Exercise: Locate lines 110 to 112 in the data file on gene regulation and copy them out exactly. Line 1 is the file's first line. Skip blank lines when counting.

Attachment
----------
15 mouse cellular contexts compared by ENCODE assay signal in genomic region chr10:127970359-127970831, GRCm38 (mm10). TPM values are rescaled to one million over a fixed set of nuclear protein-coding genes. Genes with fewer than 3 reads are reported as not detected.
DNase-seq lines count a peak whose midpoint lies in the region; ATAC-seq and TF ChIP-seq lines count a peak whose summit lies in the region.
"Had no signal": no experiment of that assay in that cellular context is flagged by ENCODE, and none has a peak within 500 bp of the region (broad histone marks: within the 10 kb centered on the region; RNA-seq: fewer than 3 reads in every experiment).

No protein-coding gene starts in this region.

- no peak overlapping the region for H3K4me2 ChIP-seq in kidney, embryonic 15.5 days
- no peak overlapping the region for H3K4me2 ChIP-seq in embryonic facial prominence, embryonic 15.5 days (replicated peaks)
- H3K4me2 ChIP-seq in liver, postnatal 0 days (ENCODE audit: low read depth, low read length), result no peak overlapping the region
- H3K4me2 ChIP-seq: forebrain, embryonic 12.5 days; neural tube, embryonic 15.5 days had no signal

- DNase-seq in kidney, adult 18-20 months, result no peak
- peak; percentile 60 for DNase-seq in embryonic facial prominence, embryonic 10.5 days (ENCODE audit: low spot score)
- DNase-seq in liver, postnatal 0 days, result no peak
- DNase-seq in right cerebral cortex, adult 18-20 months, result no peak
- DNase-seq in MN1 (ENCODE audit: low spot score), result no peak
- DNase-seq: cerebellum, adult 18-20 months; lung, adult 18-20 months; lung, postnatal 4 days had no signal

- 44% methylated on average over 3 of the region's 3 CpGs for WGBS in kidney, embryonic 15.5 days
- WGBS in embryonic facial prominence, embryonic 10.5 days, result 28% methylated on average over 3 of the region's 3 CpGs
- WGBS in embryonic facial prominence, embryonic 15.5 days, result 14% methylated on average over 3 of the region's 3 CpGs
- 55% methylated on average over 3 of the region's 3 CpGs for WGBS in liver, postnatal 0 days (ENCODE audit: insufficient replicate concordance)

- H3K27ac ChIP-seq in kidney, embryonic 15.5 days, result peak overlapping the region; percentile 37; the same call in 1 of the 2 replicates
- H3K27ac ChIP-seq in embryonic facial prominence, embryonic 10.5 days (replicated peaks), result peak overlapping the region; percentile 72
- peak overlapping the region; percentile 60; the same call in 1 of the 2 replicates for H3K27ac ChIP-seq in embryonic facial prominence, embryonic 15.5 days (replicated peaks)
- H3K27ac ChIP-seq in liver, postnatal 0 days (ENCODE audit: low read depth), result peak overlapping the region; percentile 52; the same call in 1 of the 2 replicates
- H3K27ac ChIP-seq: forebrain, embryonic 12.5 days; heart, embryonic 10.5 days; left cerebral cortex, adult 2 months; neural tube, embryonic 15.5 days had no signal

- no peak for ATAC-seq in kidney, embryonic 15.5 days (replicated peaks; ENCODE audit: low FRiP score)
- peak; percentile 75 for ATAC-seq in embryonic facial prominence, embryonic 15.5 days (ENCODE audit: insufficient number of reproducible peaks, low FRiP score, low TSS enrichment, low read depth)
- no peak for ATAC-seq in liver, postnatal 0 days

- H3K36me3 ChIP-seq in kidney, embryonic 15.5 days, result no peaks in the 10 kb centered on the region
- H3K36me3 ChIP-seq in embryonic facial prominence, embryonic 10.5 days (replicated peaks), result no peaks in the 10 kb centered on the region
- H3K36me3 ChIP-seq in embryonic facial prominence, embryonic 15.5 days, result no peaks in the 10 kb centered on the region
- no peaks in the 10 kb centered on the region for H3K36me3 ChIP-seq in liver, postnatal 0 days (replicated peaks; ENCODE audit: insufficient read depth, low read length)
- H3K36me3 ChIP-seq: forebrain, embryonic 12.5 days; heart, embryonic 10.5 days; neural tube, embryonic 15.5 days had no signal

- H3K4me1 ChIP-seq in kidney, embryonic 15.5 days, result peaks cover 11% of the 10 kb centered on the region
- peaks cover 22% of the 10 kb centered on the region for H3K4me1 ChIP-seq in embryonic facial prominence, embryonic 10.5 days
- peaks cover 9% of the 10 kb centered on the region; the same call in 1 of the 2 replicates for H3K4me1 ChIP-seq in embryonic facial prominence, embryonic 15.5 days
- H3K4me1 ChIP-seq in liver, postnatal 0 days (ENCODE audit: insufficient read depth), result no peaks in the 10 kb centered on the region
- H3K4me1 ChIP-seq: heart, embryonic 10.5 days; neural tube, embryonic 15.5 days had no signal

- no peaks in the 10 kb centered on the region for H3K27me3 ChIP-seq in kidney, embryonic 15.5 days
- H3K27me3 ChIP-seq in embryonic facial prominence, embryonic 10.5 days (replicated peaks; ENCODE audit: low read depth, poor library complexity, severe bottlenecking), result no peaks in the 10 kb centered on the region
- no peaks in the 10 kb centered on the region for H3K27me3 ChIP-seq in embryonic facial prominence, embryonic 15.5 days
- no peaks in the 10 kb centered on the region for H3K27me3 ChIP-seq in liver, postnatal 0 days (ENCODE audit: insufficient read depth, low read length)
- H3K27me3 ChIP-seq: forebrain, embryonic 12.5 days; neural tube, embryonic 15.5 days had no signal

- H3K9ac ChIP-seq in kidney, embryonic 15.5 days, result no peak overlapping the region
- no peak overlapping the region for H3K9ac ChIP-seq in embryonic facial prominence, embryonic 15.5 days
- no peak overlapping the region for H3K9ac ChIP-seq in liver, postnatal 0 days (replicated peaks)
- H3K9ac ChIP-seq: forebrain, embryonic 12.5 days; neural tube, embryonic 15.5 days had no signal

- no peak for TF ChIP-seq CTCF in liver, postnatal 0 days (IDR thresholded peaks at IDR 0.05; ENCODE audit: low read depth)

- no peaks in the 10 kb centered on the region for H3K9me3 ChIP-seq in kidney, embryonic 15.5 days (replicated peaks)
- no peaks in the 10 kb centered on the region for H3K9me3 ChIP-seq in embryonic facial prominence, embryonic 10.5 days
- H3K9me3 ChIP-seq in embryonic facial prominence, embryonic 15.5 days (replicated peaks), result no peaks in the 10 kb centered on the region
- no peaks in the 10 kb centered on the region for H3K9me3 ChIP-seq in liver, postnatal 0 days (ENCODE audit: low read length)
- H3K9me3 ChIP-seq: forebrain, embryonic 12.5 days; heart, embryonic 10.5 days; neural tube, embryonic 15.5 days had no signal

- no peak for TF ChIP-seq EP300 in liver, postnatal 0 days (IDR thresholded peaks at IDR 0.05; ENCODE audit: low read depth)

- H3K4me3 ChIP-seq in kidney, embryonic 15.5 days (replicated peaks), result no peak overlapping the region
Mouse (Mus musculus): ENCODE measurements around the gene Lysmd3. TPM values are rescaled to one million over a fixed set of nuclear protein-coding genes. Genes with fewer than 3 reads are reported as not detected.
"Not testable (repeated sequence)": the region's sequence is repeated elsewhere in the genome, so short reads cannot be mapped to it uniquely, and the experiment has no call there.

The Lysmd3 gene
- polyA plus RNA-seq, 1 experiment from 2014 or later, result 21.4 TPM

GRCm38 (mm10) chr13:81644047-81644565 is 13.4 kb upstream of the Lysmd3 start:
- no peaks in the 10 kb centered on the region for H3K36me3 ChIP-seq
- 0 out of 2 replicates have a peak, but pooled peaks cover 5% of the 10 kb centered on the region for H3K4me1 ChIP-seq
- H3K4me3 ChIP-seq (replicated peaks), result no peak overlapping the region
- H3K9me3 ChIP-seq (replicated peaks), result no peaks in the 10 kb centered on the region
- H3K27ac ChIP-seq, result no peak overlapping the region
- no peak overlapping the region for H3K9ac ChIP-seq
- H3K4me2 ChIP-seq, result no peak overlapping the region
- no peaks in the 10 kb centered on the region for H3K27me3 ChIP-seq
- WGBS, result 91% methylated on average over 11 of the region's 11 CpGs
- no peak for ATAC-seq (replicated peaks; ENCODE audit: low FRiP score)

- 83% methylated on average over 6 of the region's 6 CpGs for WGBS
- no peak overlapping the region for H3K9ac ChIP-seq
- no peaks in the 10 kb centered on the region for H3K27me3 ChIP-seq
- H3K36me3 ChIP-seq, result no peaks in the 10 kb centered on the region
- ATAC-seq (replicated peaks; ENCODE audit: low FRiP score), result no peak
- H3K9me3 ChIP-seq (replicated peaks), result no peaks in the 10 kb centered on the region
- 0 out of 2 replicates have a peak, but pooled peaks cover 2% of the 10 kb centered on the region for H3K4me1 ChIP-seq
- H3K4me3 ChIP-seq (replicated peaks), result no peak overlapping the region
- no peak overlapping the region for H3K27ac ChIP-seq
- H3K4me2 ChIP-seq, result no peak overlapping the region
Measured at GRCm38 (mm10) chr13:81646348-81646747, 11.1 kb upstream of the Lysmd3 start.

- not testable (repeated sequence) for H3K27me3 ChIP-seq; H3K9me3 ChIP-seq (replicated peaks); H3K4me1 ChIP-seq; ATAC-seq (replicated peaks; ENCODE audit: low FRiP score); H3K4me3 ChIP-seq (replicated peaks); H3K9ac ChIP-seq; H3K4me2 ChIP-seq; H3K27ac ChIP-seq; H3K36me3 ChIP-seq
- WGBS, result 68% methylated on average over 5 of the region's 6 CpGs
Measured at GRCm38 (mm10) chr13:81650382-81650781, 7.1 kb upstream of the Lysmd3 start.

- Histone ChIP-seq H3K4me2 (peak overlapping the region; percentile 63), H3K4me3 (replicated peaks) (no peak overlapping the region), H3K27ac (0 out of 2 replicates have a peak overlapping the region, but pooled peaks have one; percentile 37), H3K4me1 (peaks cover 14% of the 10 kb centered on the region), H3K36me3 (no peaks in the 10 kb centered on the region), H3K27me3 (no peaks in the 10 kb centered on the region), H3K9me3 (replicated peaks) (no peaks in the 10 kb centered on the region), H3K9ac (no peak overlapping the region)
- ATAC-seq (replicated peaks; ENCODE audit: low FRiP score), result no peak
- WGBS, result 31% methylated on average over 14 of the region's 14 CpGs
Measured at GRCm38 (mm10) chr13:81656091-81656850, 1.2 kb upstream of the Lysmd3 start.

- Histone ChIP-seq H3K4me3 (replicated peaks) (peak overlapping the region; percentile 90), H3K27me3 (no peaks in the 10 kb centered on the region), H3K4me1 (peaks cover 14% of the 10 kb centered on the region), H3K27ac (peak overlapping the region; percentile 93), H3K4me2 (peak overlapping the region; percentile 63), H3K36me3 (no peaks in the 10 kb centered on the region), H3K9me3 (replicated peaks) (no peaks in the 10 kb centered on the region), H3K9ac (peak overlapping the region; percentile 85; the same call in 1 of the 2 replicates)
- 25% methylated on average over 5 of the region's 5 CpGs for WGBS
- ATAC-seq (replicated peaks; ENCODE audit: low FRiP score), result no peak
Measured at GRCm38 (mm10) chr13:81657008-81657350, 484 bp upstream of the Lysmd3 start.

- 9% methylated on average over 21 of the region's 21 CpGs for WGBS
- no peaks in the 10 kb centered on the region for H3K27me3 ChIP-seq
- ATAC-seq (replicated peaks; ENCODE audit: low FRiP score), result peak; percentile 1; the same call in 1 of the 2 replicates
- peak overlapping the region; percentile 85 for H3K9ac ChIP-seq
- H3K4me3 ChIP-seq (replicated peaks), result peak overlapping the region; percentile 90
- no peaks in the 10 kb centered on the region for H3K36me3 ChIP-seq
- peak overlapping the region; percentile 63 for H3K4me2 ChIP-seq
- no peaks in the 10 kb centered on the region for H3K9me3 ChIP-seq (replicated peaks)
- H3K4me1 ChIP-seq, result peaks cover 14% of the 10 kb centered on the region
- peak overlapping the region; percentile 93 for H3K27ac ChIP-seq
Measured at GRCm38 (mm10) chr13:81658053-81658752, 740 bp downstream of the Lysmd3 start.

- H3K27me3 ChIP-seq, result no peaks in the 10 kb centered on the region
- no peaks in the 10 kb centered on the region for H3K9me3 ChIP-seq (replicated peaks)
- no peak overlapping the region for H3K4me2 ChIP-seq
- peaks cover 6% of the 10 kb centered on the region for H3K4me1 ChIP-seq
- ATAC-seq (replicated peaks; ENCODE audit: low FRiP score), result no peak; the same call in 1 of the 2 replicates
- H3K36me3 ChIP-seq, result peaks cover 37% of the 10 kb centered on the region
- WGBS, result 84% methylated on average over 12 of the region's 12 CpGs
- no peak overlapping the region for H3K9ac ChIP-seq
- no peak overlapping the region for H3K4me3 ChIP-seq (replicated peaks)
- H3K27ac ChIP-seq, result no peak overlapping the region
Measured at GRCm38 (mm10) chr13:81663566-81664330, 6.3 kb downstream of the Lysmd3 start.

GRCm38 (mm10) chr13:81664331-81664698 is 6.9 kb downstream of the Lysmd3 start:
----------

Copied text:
- no peak overlapping the region for H3K4me3 ChIP-seq (replicated peaks)
- H3K27ac ChIP-seq, result no peak overlapping the region
Measured at GRCm38 (mm10) chr13:81663566-81664330, 6.3 kb downstream of the Lysmd3 start.